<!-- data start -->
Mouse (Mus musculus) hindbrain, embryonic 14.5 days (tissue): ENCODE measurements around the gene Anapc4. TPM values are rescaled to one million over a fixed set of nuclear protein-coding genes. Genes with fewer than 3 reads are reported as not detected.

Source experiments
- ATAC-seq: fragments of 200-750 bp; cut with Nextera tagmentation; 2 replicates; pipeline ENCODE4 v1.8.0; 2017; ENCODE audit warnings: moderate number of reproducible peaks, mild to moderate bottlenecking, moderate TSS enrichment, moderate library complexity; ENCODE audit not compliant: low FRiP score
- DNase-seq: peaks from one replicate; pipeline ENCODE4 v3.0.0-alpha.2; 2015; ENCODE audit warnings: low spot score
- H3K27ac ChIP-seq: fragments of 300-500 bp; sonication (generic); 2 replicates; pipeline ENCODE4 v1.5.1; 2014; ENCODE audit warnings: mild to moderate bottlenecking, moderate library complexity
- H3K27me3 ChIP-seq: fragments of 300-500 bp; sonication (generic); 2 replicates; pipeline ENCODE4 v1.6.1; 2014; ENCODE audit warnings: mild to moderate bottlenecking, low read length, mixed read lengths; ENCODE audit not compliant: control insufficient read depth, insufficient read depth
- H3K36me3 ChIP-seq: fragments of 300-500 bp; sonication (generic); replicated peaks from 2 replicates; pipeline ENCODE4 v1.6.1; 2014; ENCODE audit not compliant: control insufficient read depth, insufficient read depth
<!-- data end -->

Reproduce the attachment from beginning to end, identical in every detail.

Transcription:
Mouse (Mus musculus) hindbrain, embryonic 14.5 days (tissue): ENCODE measurements around the gene Anapc4. TPM values are rescaled to one million over a fixed set of nuclear protein-coding genes. Genes with fewer than 3 reads are reported as not detected.

Source experiments
- ATAC-seq: fragments of 200-750 bp; cut with Nextera tagmentation; 2 replicates; pipeline ENCODE4 v1.8.0; 2017; ENCODE audit warnings: moderate number of reproducible peaks, mild to moderate bottlenecking, moderate TSS enrichment, moderate library complexity; ENCODE audit not compliant: low FRiP score
- DNase-seq: peaks from one replicate; pipeline ENCODE4 v3.0.0-alpha.2; 2015; ENCODE audit warnings: low spot score
- H3K27ac ChIP-seq: fragments of 300-500 bp; sonication (generic); 2 replicates; pipeline ENCODE4 v1.5.1; 2014; ENCODE audit warnings: mild to moderate bottlenecking, moderate library complexity
- H3K27me3 ChIP-seq: fragments of 300-500 bp; sonication (generic); 2 replicates; pipeline ENCODE4 v1.6.1; 2014; ENCODE audit warnings: mild to moderate bottlenecking, low read length, mixed read lengths; ENCODE audit not compliant: control insufficient read depth, insufficient read depth
- H3K36me3 ChIP-seq: fragments of 300-500 bp; sonication (generic); replicated peaks from 2 replicates; pipeline ENCODE4 v1.6.1; 2014; ENCODE audit not compliant: control insufficient read depth, insufficient read depth